A Christian Science perspective on daily life
When a popular talk-show host said recently that most of the choices people make are driven by fear, he really caught my attention.
I began to think, People do stay in jobs they don't enjoy because they're afraid of poverty or unemployment. Some of my college friends married people they knew were not exactly right for them because they were afraid no one else would come along.
The TV host has a point. But something inside me rebels against being driven by fear, even in little decisions. The thought of many people enslaved by fear strikes me as an issue deserving serious thought and prayer.
One of fear's basic slogans is "What if?" It's an invitation to speculate about scary prospects, about circumstances that don't exist at present but presumably could. Fearful speculation begins with un-reality - with conditions that aren't yet factual and may never even come to pass. What if is hardly an auspicious starting point in the effort to discover what is.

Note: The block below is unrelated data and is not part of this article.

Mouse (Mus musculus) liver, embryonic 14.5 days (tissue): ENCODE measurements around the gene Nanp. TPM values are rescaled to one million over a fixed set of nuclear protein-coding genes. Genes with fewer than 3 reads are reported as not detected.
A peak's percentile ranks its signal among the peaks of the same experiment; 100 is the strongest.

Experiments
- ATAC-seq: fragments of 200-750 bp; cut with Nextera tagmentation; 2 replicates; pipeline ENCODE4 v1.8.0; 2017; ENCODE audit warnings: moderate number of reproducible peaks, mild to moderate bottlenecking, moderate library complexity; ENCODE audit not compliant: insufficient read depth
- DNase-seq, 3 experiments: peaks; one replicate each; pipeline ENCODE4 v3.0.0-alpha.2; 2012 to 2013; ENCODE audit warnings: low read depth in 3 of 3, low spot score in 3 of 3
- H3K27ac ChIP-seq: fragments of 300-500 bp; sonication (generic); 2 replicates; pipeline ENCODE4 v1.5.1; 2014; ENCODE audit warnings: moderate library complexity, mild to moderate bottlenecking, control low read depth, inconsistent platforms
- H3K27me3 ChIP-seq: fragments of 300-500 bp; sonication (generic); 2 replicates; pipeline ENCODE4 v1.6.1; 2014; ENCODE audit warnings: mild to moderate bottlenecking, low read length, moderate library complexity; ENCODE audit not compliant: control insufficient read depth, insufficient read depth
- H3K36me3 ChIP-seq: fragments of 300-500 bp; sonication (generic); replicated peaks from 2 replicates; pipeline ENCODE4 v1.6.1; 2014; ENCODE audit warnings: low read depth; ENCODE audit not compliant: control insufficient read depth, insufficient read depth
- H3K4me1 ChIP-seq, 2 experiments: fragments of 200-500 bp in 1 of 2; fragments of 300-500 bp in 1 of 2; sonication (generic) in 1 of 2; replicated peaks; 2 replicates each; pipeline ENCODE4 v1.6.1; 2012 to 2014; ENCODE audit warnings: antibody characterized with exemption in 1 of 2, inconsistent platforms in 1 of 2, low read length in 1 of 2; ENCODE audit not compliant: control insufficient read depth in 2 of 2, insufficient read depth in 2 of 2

Biblical tradition includes two contrasting accounts of "what if" thinking. In Genesis 3, it's the essence of the serpent's words in the Garden of Eden: "What if God is holding out on you, keeping for Himself a really special treat, by forbidding you to eat fruit from the tree of knowledge of good and evil?"
And in the New Testament, the devil tempts Christ Jesus with an invitation to speculation: What if God was only kidding when He declared, "You are my beloved son"?
Adam and Eve fell for the tempter's line, but Jesus did not. He said, "Get thee behind me, Satan" (Luke 4:8). He refused to give in to fear of inadequacy and failure. He refused to speculate. His trust in God brought him through temptation and became a foundation essential to his healing ministry. A similar trust can guide our everyday decisions, too.